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Difference between revisions of "Talk:Hindi phrasebook"

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(Separating Hindi and Devanagari?)
 
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::Done.  I also tried to hack the phrasebook a bit so it's comprehensible even if you aren't fluent in Devanagari. [[User:Jpatokal|Jpatokal]] 01:23, 16 November 2006 (EST)
 
::Done.  I also tried to hack the phrasebook a bit so it's comprehensible even if you aren't fluent in Devanagari. [[User:Jpatokal|Jpatokal]] 01:23, 16 November 2006 (EST)
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== Copied from the India article ==
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I just cleaned out a whole lot of stuff from India's "Talk" section as it was TMI and was breaking the flow. It may or may not be useful here. — [[User:Ravikiran r|Ravikiran]] 14:24, 20 November 2006 (EST)
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Hindi is spoken in many dialects .
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Dialects of Hindi
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Hindi has more than ten variations. Hindi spoken in Rajasthan is different from Hindi spoken in Bihar or Hindi of Himachal Pradesh. Sometimes the different variations of a language are considered as separate language with their own literature.
 +
 +
One of the most important dialects is Khariboli (also Khadiboli or Khari dialect), which is spoken in Western and Eastern Uttar Pradesh. Khariboli is the variation of Urdu/Hindi language that is used by the government and taught in schools. It was a rural language in its early days, but after 18th century, people started using it as the literary form of Urdu as its vocabulary contains a large amount of Persian and Arabic words. Almost all the significant modern Hindi literature has been produced in Khariboli.
 +
 +
Yet another important dialect is the Bihari Hindi spoken by the people of Bihar ,Jharkhand and some parts of Eastern UP like Balia.Lately it has become popular owing to the Politicians and Hindi movies.
 +
 +
Awadhi - Spoken predominantly in rural centers Central and parts of Eastern Uttar Pradesh. Urban centers speak Khadi Boli. Lucknow, Kanpur, Rae Bareli, Faizabad, Allahabad. However, as we move east of Lucknow, we begin to get a little mix of Bhojpuri as well both in words and accent. Tulsidas' Shri Raamcharit Manas is written in Awadhi. The dialect in Lagaan, Nadiya Ke Paar and songs in Omkara is are Awadhi.
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 +
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Another dialect is Bambaiya Hindi(also Mumbaiyya )which is spoken primarily in Bombay (Mumbai). On the streets of Bombay, people from every part of India co-exist. Their inter-mingling has created a language that has Hindi/Urdu as a base, but includes words and pronunciations from other languages such as English, Marathi and Gujarati, as well as languages from South India.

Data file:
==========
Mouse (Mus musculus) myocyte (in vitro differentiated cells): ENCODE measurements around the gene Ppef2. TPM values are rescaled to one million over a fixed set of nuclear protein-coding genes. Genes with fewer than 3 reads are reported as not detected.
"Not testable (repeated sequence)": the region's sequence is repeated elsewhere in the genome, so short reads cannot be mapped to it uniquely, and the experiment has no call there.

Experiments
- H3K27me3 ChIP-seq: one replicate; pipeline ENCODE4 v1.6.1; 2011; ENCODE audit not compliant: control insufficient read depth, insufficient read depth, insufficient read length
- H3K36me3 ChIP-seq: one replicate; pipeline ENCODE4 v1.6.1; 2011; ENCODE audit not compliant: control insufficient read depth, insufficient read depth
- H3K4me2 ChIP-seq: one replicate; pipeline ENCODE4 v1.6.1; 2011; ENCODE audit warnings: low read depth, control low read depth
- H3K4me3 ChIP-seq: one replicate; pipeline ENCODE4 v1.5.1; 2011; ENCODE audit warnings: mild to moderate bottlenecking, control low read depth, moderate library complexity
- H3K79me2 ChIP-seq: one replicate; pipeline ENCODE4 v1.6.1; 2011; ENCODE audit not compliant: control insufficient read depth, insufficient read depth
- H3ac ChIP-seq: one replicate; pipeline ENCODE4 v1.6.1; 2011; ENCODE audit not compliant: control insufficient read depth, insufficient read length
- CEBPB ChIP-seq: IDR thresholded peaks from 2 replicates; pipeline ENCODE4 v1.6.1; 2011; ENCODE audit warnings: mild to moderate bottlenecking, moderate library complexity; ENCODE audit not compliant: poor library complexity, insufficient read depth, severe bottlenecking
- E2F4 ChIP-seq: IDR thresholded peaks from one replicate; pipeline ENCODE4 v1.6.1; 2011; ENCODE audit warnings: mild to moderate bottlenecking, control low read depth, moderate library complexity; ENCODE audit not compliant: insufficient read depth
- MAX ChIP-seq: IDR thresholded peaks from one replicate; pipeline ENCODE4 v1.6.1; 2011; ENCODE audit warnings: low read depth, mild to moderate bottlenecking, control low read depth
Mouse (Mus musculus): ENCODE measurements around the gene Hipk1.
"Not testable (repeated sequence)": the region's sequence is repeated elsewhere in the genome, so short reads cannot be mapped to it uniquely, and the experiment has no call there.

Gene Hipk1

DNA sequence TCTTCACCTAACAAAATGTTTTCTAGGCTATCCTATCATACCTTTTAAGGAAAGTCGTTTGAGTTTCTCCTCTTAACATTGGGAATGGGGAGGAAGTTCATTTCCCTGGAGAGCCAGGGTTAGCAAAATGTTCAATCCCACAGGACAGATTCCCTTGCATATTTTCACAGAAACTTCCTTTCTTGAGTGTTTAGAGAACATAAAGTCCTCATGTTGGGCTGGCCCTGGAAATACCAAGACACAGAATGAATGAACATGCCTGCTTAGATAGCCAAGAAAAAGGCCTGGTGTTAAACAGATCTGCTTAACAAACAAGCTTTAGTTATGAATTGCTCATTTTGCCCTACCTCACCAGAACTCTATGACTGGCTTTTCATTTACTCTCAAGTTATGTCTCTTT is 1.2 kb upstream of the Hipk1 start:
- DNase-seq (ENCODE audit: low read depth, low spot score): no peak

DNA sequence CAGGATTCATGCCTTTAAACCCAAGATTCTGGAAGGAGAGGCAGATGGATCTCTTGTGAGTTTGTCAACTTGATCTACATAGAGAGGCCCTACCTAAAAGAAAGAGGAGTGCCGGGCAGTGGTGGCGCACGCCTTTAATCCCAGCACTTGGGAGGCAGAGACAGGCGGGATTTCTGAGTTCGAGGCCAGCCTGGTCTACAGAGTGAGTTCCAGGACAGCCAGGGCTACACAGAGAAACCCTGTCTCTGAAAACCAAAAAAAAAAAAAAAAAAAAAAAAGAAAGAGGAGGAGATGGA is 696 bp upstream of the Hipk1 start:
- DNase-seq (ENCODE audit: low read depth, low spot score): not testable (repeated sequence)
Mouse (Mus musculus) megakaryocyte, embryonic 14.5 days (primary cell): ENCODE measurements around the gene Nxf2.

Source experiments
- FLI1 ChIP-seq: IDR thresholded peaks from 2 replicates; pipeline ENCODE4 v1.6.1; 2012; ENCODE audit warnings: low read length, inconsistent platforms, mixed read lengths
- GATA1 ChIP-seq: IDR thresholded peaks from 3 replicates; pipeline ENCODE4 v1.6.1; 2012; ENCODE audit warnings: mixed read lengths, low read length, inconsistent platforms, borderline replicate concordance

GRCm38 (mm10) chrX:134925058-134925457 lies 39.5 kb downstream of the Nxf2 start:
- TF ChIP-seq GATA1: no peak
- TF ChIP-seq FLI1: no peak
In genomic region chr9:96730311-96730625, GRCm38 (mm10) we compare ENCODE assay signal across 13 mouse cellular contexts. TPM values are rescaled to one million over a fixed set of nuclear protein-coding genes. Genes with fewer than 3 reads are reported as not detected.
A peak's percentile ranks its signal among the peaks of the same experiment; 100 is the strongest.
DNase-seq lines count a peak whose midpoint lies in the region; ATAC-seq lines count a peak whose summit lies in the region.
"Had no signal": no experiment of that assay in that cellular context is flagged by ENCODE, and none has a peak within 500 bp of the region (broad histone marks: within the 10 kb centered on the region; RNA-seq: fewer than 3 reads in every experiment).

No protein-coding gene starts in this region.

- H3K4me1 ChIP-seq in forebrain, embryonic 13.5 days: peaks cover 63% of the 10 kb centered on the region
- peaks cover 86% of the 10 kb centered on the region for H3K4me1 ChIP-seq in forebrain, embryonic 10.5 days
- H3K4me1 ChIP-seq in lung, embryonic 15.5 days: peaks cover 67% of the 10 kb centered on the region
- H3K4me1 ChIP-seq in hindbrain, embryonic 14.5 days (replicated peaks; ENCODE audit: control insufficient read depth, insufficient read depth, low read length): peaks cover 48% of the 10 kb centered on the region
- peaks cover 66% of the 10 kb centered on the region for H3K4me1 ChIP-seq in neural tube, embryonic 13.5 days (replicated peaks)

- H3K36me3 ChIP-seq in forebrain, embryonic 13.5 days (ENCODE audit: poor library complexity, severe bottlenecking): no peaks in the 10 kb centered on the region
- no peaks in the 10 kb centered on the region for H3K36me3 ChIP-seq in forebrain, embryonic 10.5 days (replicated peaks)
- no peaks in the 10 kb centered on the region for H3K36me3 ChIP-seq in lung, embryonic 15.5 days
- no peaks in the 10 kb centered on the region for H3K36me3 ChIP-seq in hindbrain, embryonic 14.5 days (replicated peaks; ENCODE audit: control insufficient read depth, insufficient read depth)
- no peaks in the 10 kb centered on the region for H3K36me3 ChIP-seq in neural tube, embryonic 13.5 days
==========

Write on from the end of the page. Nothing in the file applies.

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A third important dialect is Brajbhasa, spoken in the region of Braj. Brajbhasa was the language of choice of the Bhakti movement, or the neo-Vaishnavite religions, the central deity of which was Krishna. Therefore, most of the literature in this language pertains to Krishna composed in medieval times.
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 +
Among the other variations of Hindi, we can inculde Kanauji, Bundeli, Bagheli, Chhattisgarhi (Lahariya or Khalwahi), Hariyanvi (Bangaru or Jatu), Bhaya, Chamari and Ghera Gowli.
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==Some of the weirdo translations==
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Someone has been using ''shuddh Hindi'' which will not get a foreigner anywhere in [[India]]. Someone translated bathroom into ''snaanagraha''. Who, may I ask, refers to it as that!!???? Here are a few suggestions -
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*Train (Relgaadi)
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*Car (Gaari, not Vaahan)
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*Plane (Hawaijahaz, not Viman)
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*Bathroom (Toilet, by far the most common term for it in Northern India)
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[[User:Upamanyuwikitravel|Upamanyuwikitravel]] 05:37, 23 February 2007 (EST)
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I bet "vimaan" is more common than "hawaaii jahaaz".especially in other parts of indie, e.g. gujarat, maharashtra, bengal, etc. as it is the same word for aeroplane in the respective languages.